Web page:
Fourth of July Beach-Goers Asked to Give Beach-Nesting Birds a Break

Contact: Robert Johns, 202-234-7181 ext.210,

Black Skimmers by Bob Johns

Black Skimmer and chick. Red flag marks the nest. Photo: Bob Johns, ABC

High-resolution photo available here

(Washington, D.C., June 30, 2011) As millions of vacationing Americans head to their nearest beach for a long weekend of surf and sun, America’s leading bird conservation organization – American Bird Conservancy (ABC) – is urging beachgoers to be mindful of the many beach-nesting birds that will be tending to young birds and perhaps a few remaining eggs.

“Many people visiting the beaches are not aware of the many species of birds that nest in the sands near where they are swimming, fishing, and surfing,  As a result, nests can accidentally get trampled, destroyed, or abandoned,” said ABC Vice President Mike Parr.

Some of the affected birds include threatened species such as the Piping Plover, as well as species of conservation concern in many coastal states, such as the Black Skimmer and the Least Tern.

“It can sometimes be hard for the casual vacationer to see the difference between a bird that is simply sitting on the sand and one that is tending eggs or a nest, so the best thing for beachgoers to do is to avoid getting close to areas where larger congregations of birds are gathered, and to always respect areas that are roped off or marked with signs designating an area that is used by nesting birds.  The habitat for these birds is diminishing every year by beach development, erosion, and ever-increasing recreational use, so the birds can really use any break we can give them.  They have no other place to go,” Parr said. “Most beach-nesting birds lay eggs that are cryptically colored to blend in with sand and gravel, and can be hard to see until it is too late” he added.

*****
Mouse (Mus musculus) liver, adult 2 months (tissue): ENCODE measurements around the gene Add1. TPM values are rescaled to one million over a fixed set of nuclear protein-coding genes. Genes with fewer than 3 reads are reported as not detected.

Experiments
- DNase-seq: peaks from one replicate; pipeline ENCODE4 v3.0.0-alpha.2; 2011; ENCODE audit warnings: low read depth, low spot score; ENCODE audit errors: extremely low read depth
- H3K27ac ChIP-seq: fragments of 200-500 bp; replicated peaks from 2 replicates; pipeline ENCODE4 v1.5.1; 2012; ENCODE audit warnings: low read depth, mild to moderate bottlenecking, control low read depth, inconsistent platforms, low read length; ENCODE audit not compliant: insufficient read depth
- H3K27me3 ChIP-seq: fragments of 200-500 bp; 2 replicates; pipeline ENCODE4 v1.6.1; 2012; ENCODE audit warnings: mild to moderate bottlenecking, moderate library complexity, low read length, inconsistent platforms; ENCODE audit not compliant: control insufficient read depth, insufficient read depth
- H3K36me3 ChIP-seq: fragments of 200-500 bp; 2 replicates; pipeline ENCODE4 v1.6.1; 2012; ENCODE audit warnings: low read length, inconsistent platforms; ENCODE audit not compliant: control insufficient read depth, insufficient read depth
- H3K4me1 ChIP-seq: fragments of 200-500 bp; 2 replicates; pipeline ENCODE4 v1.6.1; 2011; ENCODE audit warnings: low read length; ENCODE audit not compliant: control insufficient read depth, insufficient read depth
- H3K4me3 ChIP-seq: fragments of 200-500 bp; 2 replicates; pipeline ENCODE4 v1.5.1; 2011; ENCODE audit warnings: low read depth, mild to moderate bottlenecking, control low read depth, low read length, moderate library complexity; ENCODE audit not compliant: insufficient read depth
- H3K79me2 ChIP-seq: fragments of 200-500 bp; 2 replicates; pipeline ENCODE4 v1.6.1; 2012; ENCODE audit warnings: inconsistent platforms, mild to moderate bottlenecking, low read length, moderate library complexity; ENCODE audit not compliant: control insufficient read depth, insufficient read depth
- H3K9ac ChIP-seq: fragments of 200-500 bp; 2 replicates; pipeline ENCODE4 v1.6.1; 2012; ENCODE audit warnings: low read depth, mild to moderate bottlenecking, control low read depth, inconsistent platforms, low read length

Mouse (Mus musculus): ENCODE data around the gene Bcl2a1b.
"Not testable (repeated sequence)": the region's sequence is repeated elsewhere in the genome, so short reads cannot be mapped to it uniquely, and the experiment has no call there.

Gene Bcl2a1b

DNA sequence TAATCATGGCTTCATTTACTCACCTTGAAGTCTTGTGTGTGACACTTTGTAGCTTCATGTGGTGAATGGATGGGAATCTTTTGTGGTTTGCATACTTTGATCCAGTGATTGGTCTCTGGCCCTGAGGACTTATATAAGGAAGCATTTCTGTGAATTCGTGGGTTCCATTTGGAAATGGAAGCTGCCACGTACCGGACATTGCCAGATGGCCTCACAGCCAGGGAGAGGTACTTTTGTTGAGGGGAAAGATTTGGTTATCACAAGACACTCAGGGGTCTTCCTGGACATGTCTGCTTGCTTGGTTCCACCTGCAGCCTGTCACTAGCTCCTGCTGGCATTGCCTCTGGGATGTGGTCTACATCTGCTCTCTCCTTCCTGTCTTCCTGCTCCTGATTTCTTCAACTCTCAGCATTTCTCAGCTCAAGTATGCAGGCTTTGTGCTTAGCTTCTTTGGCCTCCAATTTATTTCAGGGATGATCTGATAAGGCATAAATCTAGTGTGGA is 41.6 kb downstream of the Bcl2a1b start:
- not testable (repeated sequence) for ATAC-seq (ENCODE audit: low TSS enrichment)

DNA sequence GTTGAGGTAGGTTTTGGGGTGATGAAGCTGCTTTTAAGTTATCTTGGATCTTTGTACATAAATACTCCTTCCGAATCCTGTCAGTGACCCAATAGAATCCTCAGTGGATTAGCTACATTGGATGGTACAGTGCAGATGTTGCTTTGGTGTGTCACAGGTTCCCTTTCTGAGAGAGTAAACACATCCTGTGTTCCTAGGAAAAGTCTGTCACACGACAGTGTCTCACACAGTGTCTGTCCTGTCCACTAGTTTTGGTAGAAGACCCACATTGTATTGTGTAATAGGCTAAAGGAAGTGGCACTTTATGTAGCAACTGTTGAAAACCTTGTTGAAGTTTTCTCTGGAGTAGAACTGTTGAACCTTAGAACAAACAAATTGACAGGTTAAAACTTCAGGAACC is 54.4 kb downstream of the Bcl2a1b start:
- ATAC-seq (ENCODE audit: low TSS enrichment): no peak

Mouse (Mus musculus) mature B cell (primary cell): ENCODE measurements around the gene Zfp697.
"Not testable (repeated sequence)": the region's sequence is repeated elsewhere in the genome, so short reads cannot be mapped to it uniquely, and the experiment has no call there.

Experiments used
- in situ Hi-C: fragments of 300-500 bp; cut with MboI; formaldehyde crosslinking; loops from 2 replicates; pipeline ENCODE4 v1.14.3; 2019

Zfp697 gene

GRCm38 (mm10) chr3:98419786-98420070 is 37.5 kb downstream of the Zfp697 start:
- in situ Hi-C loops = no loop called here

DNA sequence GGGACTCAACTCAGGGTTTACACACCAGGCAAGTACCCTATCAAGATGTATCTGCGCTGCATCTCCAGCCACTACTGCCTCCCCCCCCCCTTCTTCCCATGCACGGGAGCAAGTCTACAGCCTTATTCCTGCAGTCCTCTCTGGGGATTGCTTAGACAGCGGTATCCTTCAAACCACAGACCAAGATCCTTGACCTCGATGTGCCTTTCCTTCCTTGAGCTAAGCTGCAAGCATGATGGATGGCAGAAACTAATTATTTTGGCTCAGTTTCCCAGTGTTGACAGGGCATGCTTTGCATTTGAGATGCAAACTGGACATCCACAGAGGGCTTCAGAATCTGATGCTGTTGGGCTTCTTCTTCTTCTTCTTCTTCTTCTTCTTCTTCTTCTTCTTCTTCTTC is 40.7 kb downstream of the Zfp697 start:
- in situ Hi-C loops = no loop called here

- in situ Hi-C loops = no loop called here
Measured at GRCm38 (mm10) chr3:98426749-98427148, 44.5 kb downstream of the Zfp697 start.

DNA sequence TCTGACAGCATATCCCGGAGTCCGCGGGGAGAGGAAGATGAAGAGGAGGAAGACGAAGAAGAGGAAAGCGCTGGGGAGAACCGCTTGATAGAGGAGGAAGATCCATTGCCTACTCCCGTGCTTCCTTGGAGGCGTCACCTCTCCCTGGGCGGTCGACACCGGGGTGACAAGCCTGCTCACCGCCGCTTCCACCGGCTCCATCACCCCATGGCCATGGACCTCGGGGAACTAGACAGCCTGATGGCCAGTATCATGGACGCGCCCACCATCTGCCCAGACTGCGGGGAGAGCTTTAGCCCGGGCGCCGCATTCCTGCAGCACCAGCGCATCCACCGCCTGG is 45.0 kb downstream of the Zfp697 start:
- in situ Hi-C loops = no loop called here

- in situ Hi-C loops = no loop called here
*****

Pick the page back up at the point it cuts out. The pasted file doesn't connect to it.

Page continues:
Beach-nesting birds include Black Skimmers in Mississippi and Snowy Plovers in Florida. In North Carolina, beach-nesting birds may include the American Oystercatcher, Least Tern, and Wilson’s Plover. The northeastern

Sandwich Terns by Bob Johns
Sandwich Terns by Bob Johns, ABC
High-resolution photo available here

coast is the primary breeding range of the federally threatened Piping Plover, but its beaches also host American Oystercatchers and Least Terns.

ABC announced in April that it will launch a five-state, Gulf Coast conservation effort that will identify and implement protective measures for vulnerable beach-nesting birds such as Least Terns, Black Skimmers, Sandwich Terns, and Royal Terns.

The project will bring expertise not only from ABC, but from partners throughout the Gulf region, including the Barataria-Terrebonne National Estuary Program, National Audubon Society, Pascagoula River Audubon Center (and their Audubon Junior Naturalist and "Chick Shelter" programs), Mississippi Coast Audubon Society, and the Gulf Coast Bird Observatory. The project, which is funded by the National Fish and Wildlife Foundation, will focus on beach-nesting bird habitat in Texas, Louisiana, Mississippi, Alabama, and Florida.

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